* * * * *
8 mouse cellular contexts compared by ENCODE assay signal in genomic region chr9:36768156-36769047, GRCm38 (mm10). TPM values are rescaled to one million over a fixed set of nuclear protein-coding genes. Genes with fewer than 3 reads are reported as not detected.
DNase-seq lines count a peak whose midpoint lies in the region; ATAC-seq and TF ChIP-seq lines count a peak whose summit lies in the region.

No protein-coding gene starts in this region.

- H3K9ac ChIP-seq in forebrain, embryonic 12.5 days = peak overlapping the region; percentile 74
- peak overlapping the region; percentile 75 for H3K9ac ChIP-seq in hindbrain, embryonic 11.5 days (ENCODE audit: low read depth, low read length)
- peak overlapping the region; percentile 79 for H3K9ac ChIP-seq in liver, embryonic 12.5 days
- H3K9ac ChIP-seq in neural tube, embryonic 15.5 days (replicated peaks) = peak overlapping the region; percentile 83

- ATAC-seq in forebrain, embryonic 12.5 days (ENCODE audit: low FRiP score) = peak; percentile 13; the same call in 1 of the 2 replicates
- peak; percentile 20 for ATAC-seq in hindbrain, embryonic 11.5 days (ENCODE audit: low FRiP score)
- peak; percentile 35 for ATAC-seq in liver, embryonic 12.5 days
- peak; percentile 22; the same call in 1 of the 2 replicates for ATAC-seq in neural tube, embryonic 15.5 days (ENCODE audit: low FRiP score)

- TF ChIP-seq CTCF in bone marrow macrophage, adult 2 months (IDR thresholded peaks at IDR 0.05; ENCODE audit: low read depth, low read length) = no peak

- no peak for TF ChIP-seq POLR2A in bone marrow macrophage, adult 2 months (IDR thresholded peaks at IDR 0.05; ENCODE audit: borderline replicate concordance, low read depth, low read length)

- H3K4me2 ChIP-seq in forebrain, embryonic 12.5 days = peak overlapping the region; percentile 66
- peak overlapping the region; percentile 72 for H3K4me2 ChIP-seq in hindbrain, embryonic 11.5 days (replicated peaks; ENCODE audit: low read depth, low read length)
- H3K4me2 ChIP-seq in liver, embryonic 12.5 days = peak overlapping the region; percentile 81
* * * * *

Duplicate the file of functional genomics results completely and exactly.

8 mouse cellular contexts compared by ENCODE assay signal in genomic region chr9:36768156-36769047, GRCm38 (mm10). TPM values are rescaled to one million over a fixed set of nuclear protein-coding genes. Genes with fewer than 3 reads are reported as not detected.
DNase-seq lines count a peak whose midpoint lies in the region; ATAC-seq and TF ChIP-seq lines count a peak whose summit lies in the region.

No protein-coding gene starts in this region.

- H3K9ac ChIP-seq in forebrain, embryonic 12.5 days = peak overlapping the region; percentile 74
- peak overlapping the region; percentile 75 for H3K9ac ChIP-seq in hindbrain, embryonic 11.5 days (ENCODE audit: low read depth, low read length)
- peak overlapping the region; percentile 79 for H3K9ac ChIP-seq in liver, embryonic 12.5 days
- H3K9ac ChIP-seq in neural tube, embryonic 15.5 days (replicated peaks) = peak overlapping the region; percentile 83

- ATAC-seq in forebrain, embryonic 12.5 days (ENCODE audit: low FRiP score) = peak; percentile 13; the same call in 1 of the 2 replicates
- peak; percentile 20 for ATAC-seq in hindbrain, embryonic 11.5 days (ENCODE audit: low FRiP score)
- peak; percentile 35 for ATAC-seq in liver, embryonic 12.5 days
- peak; percentile 22; the same call in 1 of the 2 replicates for ATAC-seq in neural tube, embryonic 15.5 days (ENCODE audit: low FRiP score)

- TF ChIP-seq CTCF in bone marrow macrophage, adult 2 months (IDR thresholded peaks at IDR 0.05; ENCODE audit: low read depth, low read length) = no peak

- no peak for TF ChIP-seq POLR2A in bone marrow macrophage, adult 2 months (IDR thresholded peaks at IDR 0.05; ENCODE audit: borderline replicate concordance, low read depth, low read length)

- H3K4me2 ChIP-seq in forebrain, embryonic 12.5 days = peak overlapping the region; percentile 66
- peak overlapping the region; percentile 72 for H3K4me2 ChIP-seq in hindbrain, embryonic 11.5 days (replicated peaks; ENCODE audit: low read depth, low read length)
- H3K4me2 ChIP-seq in liver, embryonic 12.5 days = peak overlapping the region; percentile 81